Just look at something the person you’ve shot when you lower your camera. Alternatively, keep on clicking even after the person has left your frame to pretend that you wanted to shoot the background and captured the subject by accident.
- A more advanced technique is zone-focusing with a special trick.
- Look like a tourist.
Have you ever noticed that you photograph with more easiness in foreign countries when you are a tourist? Do you still take notice of the tourist around you in your home-town? If you can affirm one of these questions, it might help you do be a tourist in your area.
- New things tend to inspire us and keep our brain busy instead of doing this anxiety thing. Discover new places within your radius, try new techniques at sightseeings.
- Look around and take a lot of snapshots. You’ll merge with all the other tourists and be under the radar of other people.
- Fun-Tipp: Have a map of your home-town visible in your pocket.
- Observation through your viewfinder
This exercise is just for a few minutes, because it’s the most boring one. Just observe through your viewfinder/your display how the people in your frame react to you. If someone approaches you, you can always show that you did not take their photograph but was still waiting for something.
- Take silhouette shots with strong backlight
Individuals are not recognizable in these shots AND you have the chance for great visual scenes. I’ve written a brief description of how to plan such images in another article.
Prepare for encounters
Someone catched you taking a photo and asks you what you are doing. You are not a criminal. So you are not caught, but recognized. Soft skills are the way to handle the situation.
Be honest in what you are doing: “Hey, i’m a photographer and…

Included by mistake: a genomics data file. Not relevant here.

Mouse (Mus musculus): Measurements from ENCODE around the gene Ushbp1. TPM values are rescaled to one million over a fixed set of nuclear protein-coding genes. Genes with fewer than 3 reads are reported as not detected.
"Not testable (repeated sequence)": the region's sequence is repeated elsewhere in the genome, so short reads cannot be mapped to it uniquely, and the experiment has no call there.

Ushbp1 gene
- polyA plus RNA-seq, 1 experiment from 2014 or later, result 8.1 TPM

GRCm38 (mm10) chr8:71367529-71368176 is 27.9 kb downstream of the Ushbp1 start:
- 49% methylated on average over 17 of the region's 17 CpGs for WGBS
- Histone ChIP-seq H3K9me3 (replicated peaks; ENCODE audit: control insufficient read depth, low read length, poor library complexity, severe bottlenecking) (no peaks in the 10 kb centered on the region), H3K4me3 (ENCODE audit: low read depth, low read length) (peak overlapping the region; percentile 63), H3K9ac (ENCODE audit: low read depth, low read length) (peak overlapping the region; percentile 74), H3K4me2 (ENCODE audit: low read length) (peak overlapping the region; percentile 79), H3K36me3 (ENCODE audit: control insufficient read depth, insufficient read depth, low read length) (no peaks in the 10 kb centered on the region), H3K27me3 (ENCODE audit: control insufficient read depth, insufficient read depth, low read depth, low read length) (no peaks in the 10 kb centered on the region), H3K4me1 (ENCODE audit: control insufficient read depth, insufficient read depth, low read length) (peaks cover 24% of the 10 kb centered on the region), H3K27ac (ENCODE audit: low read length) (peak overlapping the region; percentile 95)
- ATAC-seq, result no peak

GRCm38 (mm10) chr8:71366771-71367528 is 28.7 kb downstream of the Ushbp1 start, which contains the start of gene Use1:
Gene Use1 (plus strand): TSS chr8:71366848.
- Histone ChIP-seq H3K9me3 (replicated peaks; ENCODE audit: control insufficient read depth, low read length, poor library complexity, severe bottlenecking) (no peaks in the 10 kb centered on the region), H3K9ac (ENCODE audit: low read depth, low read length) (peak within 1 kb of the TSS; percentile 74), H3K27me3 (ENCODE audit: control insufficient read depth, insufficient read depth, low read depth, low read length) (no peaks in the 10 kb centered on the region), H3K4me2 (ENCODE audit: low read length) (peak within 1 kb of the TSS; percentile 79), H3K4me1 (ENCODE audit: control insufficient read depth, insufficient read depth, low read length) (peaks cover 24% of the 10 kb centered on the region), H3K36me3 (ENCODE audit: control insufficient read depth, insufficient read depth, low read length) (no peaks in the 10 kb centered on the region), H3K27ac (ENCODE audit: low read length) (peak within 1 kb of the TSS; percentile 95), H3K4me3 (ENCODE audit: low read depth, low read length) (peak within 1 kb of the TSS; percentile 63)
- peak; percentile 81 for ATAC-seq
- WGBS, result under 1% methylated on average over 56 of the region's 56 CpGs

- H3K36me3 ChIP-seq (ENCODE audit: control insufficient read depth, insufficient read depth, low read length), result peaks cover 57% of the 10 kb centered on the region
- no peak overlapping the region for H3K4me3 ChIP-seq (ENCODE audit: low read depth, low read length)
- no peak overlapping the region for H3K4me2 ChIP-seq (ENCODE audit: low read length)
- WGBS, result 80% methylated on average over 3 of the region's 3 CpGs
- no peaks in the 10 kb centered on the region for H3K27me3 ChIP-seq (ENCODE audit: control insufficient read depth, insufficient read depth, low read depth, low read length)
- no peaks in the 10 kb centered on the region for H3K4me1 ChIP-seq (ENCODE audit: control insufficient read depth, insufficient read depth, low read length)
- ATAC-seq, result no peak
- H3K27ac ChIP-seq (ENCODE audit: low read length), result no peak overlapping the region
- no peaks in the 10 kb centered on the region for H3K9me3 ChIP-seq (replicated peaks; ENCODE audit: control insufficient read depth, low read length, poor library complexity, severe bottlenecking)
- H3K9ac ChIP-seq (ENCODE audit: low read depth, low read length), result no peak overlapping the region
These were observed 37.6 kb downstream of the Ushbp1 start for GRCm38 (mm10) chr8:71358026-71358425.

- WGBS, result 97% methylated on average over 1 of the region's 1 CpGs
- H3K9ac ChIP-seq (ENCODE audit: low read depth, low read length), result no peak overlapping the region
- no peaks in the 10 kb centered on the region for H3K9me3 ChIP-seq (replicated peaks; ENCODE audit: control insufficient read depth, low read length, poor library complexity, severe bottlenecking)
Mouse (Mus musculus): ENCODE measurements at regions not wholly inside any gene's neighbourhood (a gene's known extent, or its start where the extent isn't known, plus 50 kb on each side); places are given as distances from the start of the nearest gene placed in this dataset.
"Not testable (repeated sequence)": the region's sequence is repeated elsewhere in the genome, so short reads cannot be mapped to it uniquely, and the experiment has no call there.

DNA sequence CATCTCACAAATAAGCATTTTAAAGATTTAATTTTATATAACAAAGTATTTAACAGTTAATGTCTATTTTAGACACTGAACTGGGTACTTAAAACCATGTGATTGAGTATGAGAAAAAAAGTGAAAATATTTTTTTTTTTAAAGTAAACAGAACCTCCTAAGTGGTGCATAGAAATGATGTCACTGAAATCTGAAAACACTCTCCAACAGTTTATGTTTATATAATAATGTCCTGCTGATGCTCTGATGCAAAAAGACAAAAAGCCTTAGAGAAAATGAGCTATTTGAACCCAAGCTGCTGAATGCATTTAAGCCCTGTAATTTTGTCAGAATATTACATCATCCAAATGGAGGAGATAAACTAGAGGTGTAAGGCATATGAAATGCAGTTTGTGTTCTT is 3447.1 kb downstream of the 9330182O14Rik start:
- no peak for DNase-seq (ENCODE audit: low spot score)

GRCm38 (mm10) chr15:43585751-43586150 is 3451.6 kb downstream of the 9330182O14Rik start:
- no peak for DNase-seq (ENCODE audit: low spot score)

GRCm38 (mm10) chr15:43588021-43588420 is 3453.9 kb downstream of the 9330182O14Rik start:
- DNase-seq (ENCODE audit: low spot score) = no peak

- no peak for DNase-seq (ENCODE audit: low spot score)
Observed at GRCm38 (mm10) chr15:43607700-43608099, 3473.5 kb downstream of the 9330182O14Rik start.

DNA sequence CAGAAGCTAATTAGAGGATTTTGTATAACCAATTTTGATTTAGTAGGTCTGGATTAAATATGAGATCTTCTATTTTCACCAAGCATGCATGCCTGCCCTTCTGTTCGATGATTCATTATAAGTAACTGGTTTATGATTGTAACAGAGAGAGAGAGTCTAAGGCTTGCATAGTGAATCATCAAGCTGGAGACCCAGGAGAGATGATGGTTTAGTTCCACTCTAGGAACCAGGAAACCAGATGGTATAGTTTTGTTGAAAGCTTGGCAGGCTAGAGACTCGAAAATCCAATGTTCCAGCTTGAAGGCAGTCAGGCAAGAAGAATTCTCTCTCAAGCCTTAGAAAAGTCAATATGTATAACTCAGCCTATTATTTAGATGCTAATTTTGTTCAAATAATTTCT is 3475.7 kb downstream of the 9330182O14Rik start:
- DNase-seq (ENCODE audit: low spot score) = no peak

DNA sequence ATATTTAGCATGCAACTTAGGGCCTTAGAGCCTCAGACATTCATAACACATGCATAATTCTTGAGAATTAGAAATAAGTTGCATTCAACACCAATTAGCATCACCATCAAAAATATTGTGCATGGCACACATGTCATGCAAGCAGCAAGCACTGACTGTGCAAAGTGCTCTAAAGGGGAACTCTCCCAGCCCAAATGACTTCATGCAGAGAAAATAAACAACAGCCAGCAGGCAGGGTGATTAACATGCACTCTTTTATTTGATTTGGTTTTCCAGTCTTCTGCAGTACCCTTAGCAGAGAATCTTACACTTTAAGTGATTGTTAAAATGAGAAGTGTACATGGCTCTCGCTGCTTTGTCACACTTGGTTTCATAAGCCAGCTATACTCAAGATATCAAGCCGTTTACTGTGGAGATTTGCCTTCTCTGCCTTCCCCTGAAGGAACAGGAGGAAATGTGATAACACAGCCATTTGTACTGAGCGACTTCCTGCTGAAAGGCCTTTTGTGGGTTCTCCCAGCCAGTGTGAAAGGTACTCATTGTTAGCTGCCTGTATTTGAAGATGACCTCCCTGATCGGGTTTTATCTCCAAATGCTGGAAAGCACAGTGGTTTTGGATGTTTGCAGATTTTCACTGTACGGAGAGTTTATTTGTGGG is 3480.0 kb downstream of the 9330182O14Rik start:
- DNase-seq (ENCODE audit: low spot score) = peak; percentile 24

- … you inspired me, because …”
- … you look cool, so I want to portrait you. Shall we do another one, when your posing?”
- … documenting life in the city. Do you want to see some of my work? I would love to have you as a part of it.”
The better you can show this person that you had absolutely positive intentions to take that picture, the more likely they will get to acknowledge your actions.
Your smartphone can be a great assisstant, here. Open up your homepage or Instagram-Account. If there’s proof that you do not showcase people in a bad way, discredit or make fun of them, that’s your joker. In the best case, you’ve also got to know a new follower.
Business cards are another proof that your rather professional than a weirdo. Propose to send the final images to them. Within that mail you can also ask for a model release.
But it turned into an argument, nonetheless. I would always chose to be charming instead to fight for my right, but it sure helps you to handle in a relaxed manner by knowing your legal frame. Try to end the discussion by offering to delete the image on spot.
The hardest but potentially most rewarding approach is to connect with the people proactively.
- Connect on eye level, smile and show your camera
The person will nod (great!), shake its head or ignore you. Don’t mind the latter ones. They cannot judge you as a photographer, it’s more likely that they are just not in the mood to get photographed.
- Hi, my name is ..
I’m a street photographer and you look cool. Can I make a portrait of you?”
Sounds impossible? Watch this.
The worst thing that can happen here is a plain “No”, but you avoid the overrated and yet feared confrontation like “What are you doing? Did you just take my picture?”